As any hacker will attest to, whenever an important tool is missing, you might as well just build a new one! That’s the position that [Matt] found himself in when he was attempting to measure the power consumption at his parents’ house. He left the transmitter for the power meter at home, and so the logical thing to do was to set up a webcam and a python script to monitor his dad’s power meter instead of going back to get his.
The power meter that he had handy was a GEO Minim Electricity Monitor. He found it very difficult to extract the data directly from this particular meter, so instead of digging into any of the communications protocols int he meter, he set up a webcam in a box with an LED and monitored it with a specially-written Python script. The script is able to see the particulars of the meter, and then reports back to the computer with all of the relevant data. [Matt] has put this code up on his project site for anyone to use.
This is a great workaround that doesn’t involve delving too deep into the inner workings of the meter in question. You could always build your own power monitoring system though, if that’s more of your style!
For his masters at Cornell, [Christopher McNally] designed a simple, non intrusive home power meter capable of doing everything a ‘smart meter’ can do – log power consumption throughout a home, and display a log of a home’s power consumption over WiFi. He’s even testing out some interesting ideas, like automatically detecting when specific devices turn on by reading the current data.
From [Chris]'[Jeramy] developed his system around the Arduino and a Ethernet shield, taking care of networking and choosing a micro, leaving him more time to develop the more interesting part of the project: sensing current. For this he used a small, clip-on current transducer. This sensor generates up to 10 VAC across a resistor, but the Arduino doesn’t play well with AC, requiring a small rectifier built around an op amp.
While the project works as a homebrew smart meter, [Jeramy] wasn’t able to automatically detect when certain devices were powered on. This is partly due to the fact that changes in current were only seen in magnitude and not waveform. Also, if two devices were powered on at the same time, the software would see that as a larger device that draws the sum of the current of two smaller devices. Still, [Jeramy] came up with a cheap way of metering power in any home, and the cost of his solution is cheaper than a lot of professional systems out there.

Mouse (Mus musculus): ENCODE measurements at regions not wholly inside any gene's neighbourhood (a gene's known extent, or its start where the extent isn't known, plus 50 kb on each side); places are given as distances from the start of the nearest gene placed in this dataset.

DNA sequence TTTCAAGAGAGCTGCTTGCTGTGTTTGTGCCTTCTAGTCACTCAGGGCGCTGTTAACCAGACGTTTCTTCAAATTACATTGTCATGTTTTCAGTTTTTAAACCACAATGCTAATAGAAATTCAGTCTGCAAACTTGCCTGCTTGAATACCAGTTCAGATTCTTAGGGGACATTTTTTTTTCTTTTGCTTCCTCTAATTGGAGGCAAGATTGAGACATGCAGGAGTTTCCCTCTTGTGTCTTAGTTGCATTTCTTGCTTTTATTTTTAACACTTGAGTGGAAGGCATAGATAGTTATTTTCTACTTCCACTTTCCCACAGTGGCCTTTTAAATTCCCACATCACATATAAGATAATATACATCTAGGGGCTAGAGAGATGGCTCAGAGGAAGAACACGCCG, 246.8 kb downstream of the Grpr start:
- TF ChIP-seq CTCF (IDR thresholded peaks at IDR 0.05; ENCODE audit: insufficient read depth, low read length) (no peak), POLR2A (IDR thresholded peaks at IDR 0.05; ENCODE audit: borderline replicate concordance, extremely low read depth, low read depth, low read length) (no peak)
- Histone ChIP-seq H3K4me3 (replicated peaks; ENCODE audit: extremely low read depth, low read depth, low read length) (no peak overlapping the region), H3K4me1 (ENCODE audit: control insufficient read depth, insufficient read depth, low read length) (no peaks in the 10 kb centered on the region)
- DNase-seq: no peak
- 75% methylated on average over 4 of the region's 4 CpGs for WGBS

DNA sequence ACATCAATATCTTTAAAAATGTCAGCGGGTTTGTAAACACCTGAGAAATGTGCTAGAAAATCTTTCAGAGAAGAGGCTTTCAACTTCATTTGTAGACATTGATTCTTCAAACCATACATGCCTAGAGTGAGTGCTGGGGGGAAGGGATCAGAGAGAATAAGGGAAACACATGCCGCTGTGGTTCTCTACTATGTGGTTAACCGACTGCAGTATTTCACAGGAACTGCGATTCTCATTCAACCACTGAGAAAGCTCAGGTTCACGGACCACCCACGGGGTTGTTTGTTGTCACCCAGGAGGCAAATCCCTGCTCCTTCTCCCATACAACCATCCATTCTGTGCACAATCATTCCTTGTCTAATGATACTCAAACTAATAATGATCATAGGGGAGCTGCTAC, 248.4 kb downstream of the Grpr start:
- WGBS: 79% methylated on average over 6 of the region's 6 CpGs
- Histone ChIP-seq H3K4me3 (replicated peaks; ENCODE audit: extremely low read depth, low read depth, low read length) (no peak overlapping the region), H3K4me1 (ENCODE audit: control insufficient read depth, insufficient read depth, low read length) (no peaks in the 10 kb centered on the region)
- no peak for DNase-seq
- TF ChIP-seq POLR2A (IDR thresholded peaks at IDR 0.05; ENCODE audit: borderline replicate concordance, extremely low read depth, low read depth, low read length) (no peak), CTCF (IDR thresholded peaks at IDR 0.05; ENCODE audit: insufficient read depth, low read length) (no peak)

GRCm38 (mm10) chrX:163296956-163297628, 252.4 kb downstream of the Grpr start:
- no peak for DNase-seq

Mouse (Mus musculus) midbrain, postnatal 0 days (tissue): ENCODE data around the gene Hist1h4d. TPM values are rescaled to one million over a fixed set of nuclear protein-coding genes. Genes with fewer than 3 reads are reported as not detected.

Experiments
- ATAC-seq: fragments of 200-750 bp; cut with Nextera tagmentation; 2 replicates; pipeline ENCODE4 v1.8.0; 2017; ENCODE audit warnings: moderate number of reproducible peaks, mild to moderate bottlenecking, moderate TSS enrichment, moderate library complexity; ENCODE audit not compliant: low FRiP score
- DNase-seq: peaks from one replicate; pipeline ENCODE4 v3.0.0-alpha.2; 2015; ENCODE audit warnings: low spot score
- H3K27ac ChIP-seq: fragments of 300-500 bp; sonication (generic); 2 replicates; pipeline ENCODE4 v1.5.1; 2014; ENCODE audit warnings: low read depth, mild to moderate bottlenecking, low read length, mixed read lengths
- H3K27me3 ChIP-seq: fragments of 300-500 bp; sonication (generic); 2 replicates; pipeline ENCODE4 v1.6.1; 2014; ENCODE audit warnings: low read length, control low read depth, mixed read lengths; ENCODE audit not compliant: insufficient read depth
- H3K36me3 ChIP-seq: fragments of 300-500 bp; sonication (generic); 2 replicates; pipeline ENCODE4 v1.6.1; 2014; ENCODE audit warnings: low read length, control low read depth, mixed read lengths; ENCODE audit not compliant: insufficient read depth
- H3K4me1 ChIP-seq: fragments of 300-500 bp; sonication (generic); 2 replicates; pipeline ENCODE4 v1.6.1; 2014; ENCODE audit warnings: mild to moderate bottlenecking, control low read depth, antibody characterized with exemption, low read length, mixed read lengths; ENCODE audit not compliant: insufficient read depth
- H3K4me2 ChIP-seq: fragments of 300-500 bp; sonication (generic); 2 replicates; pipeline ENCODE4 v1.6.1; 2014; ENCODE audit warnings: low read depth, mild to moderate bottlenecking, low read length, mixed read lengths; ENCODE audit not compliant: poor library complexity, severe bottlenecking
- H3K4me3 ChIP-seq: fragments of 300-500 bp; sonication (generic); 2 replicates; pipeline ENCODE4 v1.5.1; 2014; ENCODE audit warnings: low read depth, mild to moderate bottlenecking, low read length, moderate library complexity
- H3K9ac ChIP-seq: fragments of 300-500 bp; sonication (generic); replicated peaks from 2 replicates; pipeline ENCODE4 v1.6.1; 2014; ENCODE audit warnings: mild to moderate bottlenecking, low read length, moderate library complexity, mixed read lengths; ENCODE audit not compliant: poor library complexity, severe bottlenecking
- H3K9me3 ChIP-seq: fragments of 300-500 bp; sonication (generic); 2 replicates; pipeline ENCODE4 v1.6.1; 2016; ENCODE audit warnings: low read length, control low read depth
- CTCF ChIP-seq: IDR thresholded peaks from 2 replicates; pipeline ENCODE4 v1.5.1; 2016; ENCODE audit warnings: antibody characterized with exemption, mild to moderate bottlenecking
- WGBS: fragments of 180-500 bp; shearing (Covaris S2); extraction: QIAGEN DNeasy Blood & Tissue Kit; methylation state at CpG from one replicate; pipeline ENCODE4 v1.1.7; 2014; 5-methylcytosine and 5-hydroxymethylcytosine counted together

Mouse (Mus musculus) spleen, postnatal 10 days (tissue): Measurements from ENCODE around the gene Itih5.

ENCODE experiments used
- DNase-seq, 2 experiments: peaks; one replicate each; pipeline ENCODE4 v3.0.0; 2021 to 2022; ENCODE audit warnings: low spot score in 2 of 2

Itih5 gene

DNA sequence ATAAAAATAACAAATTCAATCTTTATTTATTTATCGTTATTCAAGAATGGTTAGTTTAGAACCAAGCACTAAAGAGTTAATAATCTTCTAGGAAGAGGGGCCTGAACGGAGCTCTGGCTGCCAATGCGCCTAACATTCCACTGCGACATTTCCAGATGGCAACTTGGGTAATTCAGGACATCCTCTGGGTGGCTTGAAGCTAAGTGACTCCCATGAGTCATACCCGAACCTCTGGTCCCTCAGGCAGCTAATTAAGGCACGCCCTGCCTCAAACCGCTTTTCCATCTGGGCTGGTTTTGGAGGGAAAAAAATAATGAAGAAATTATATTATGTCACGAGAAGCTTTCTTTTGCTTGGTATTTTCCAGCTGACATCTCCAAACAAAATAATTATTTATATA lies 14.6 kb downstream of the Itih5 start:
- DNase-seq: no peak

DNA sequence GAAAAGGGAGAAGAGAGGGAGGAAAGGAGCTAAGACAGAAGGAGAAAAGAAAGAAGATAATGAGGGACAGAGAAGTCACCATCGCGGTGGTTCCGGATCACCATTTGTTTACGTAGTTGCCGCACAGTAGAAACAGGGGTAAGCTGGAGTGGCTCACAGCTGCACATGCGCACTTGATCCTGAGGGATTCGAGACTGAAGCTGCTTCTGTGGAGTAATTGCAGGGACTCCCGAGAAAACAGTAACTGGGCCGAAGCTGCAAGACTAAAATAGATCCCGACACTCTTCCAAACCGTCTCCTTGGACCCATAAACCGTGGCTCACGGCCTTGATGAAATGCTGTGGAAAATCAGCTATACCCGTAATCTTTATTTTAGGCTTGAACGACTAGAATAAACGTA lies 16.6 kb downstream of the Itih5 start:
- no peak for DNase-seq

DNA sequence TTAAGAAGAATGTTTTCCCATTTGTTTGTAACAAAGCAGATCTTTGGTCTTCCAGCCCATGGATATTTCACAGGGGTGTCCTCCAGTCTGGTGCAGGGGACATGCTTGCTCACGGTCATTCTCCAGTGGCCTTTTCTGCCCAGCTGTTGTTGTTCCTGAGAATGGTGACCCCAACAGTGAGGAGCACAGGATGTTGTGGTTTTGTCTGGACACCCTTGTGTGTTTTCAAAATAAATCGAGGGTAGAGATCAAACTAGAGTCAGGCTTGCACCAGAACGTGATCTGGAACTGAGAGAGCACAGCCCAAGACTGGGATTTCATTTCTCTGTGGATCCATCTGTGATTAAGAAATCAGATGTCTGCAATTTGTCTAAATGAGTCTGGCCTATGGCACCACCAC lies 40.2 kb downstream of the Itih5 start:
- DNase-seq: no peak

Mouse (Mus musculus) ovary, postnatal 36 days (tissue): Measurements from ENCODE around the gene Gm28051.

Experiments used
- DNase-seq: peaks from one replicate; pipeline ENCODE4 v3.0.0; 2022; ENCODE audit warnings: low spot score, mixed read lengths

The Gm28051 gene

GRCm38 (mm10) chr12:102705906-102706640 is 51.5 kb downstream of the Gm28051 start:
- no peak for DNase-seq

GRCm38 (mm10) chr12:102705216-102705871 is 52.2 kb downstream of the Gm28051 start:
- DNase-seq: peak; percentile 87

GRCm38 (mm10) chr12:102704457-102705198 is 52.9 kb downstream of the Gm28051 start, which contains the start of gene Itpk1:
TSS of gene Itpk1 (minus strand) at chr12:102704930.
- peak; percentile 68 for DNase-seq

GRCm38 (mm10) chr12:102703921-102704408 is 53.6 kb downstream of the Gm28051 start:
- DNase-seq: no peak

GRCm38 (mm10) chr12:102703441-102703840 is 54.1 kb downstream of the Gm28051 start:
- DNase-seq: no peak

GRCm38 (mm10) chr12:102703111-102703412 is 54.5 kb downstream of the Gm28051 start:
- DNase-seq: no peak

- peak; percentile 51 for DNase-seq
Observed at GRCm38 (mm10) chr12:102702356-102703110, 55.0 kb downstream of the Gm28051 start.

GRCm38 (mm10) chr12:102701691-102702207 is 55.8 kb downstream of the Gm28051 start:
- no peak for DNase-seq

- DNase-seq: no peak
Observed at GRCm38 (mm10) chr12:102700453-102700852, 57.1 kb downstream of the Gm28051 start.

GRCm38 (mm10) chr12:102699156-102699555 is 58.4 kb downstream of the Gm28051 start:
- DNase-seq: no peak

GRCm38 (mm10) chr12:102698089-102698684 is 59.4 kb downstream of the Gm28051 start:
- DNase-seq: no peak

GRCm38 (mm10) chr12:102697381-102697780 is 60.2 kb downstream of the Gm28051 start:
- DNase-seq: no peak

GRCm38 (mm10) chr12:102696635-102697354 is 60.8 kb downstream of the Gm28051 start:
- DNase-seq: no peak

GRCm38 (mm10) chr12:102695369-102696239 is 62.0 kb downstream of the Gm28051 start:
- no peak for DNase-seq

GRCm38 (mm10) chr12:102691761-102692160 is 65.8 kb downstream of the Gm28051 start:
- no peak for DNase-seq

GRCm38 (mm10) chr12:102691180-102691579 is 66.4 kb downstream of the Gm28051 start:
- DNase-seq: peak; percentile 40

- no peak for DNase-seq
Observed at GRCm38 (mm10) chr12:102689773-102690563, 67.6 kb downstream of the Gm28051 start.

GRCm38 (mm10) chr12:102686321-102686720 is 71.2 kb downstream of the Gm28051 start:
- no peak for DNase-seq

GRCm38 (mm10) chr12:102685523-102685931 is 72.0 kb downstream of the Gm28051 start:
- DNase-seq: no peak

All the code, files, and design report are available on [Jeramy]’ git.
[Dave’s] been elbow-deep in mains voltage while building this home energy monitoring rig. He started with an approach that is different from most we’ve seen before. He wanted a system that could make a linear measurement to keep the accuracy as high as possible. His first thought was to use a opto-isolated linear amplifier to measure voltage, but ended up altering that plan since he’s looking for digital values when all is said and done.
He’s using an ADC on the mains side of the interface board, then sending the digital values to an Arduino with opto-isolators to keep the high voltage separate from the low. This does complicate things a little bit, as he has low voltage rails on either side; 0V and 5V to run the ADC on the mains side, and separate 0V and 5V to run the Arduino. To solve the problem of accurate current measurement over the full range a house uses he opted for a Programmable Gain Amplifier. It’s addressed via SPI and allows him to adjust resolution to facilitate accurate measurement of very small currents. We think anyone who has tried to measure small appliances (like an alarm clock) with a Kill-A-Watt and gets a zero reading will appreciate this.
The Arduino sends data via a serial connection, which [Dave] is currently graphing using his laptop. It would be nice to see a simple web-server using the Ethernet shield (or a different board like the RPi) so you could log in from the couch and see what’s been going on with your home grid.
With the weather getting colder, [Daniel] decided it would be a good idea to monitor how much energy his gas heating was using in real time. He used a Nokia 6680 cameraphone to monitor the heater’s flame through the sight glass. PyS60, a Symbian implementation of Python, checks the image sent by the camera and measures how much blue flame is visible. These values are stored in a SQL DB on the phone that can be polled over Bluetooth. At the end of the billing cycle, he’ll be able to correlate the amount of gas used with what the phone reported.
[Thanks, florent bayle]